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Can I Become a US Citizen If I Voted Illegally?

| Mar 15, 2017 | Citizenship and Naturalization |

Last month, the New York Times reported the conviction of Rosa Maria Ortega, a lawful permanent resident who was sentenced to a shocking eight years in prison for voting illegally in 2012 and 2014. From the article, it appears that Ms. Ortega was brought to the country as an infant and only possessed a sixth-grade level education. Her defense attorney maintains that she did not reasonably know that she was not authorized to vote. Regardless, one thing is certain: she will likely be placed into immigration removal proceedings upon conclusion of her sentence and possibly be deported from the US. Cases such as these underscore not only the criminal but also collateral immigration consequences of unlawful voting, which is taken extremely seriously by the government. Regardless of when the act occurred, the immigration ramifications of such conduct are far reaching. In many instances, an individual who may illegally voted may not appreciate the gravity of the situation because nothing may have come out of it, that is, the person was never prosecuted or punished for it. However, for immigration purposes, time or lack of prosecution does not necessarily vitiate the impact of such an unlawful act. In the arena of naturalization, for example, unlawful voting can lead to a denial on the basis of failure to demonstrate good moral character.

Under our federal laws, an individual’s conduct may constitute unlawful voting and/or a false claim to US Citizenship. Although the two offenses are very much similar, they are nevertheless distinct and separate offenses: the unlawful voting is potentially punishable by a fine and/or imprisonment up to one year, or both, and exposure to removal; on the other hand, a noncitizen who is convicted of making a false claim to US Citizenship to vote may be fined, imprisoned up to five years, or both, as well as be subject to removal.

If the offense occurs during the statutory period considered for naturalization (in most cases, five years prior to the application), its impact may depend on whether the applicant was convicted, and in some situations, whether the applicant was imprisoned (which we discussed in an earlier blog entry). Moreover, the government draws a distinction between Unlawful Voting and making a False Claim to US Citizenship In Order To Register To Vote Or To Vote.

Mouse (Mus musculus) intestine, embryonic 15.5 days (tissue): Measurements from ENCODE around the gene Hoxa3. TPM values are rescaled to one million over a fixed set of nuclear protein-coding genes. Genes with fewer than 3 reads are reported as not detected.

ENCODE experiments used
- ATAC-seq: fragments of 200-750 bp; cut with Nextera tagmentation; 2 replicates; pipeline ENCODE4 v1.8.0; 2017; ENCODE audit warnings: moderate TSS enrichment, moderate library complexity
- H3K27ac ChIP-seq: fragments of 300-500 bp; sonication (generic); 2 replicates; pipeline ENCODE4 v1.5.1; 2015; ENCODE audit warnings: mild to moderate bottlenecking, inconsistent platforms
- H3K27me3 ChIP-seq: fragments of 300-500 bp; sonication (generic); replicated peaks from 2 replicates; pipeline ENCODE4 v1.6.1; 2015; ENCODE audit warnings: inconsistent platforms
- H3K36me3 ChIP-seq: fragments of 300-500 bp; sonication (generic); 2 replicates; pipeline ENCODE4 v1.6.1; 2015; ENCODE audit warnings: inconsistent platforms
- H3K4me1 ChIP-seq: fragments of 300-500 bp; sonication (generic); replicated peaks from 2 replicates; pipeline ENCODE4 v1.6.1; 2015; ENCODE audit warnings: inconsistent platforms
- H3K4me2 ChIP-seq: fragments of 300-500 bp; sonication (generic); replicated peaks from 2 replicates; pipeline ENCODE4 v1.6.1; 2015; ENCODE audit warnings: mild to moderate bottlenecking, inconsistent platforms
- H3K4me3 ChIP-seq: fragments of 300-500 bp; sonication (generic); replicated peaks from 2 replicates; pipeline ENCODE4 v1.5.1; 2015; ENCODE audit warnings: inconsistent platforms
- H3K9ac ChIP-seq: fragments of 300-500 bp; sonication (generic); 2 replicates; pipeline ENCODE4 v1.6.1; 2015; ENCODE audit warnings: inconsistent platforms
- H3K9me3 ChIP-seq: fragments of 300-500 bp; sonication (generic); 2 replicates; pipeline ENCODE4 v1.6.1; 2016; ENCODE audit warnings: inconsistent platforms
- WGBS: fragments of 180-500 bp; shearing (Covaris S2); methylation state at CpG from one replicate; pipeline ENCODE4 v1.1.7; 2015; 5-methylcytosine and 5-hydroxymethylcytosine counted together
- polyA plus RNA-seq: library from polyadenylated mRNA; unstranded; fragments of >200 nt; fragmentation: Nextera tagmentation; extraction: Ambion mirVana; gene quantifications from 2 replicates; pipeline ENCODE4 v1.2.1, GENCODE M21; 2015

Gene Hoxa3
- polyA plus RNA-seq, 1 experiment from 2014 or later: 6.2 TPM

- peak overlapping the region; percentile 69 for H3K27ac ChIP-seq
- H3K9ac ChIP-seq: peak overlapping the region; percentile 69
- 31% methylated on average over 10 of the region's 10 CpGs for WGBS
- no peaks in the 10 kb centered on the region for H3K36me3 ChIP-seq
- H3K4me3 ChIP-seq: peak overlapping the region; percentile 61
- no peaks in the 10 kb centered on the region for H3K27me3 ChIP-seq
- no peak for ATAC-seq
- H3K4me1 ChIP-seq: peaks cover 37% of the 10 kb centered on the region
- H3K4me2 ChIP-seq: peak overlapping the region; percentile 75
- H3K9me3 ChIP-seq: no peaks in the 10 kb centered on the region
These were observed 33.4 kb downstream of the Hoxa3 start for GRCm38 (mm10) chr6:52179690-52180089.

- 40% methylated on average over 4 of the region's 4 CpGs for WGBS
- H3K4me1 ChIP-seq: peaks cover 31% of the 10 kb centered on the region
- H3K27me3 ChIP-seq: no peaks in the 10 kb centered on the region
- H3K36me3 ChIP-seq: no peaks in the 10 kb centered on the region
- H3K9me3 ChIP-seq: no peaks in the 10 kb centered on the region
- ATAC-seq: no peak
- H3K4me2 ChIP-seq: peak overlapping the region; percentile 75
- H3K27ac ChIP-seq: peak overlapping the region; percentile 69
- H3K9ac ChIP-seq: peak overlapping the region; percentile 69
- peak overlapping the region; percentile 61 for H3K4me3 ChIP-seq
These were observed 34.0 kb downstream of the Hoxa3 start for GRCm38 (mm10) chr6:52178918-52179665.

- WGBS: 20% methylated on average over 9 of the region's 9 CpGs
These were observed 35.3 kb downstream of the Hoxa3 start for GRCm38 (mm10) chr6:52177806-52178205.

Unlawful Voting

If the applicant has been convicted of unlawful voting in violation of 18 USC 611 during the statutory period, he or she is not necessarily precluded from showing good moral character, as the conviction in and of itself is not necessarily a Crime Involving Moral Turpitude (CIMT). If the applicant has not been convicted, the officer must conduct a fact sensitive analysis, considering the totality of the circumstances and weighing all favorable and unfavorable factors.

Making a False Claim to US Citizenship To Vote

If the applicant has been convicted of making a false claim in violation of 18 USC 1015(f) during the statutory period, the applicant will normally be deemed not to have good moral character unless he/she can qualify under an exception. If the applicant has not been convicted, one’s prospects may be better, as the officer will conduct the same totality of circumstances test referenced above.

Good Moral Character Exception

Fortunately, the federal laws have carved out certain exceptions for good moral character determinations in connection with unlawful voting and false claims to US Citizenship. The exceptions apply to convictions that became final on or after October 30, 2000 and provide that a conviction may be excused if the following conditions are met:

•· The applicant’s natural or adoptive parents are or were US Citizens at the time of the violation;

•· The applicant permanently resided in the United States prior to reaching the age of 16 years old; and

•· The applicant “reasonably believed” at the time of violation that he or she was a US Citizen.

Of course, what constitutes “reasonable belief” is subject to interpretation. Some relevant factors that may be considered in assessing whether someone’s belief was reasonable include how long the applicant resided in the US and the age when the applicant became a lawful permanent resident.

To learn more about the impact of illegal voting on naturalization, please contact our office. Depending on the facts and circumstances, it may still be possible to salvage a bad situation and become a naturalized citizen of the United States. The above is general information only and not to be relied upon as legal advice. It does not create an attorney client relationship nor should it be relied upon as advice in lieu of consultation with an attorney.

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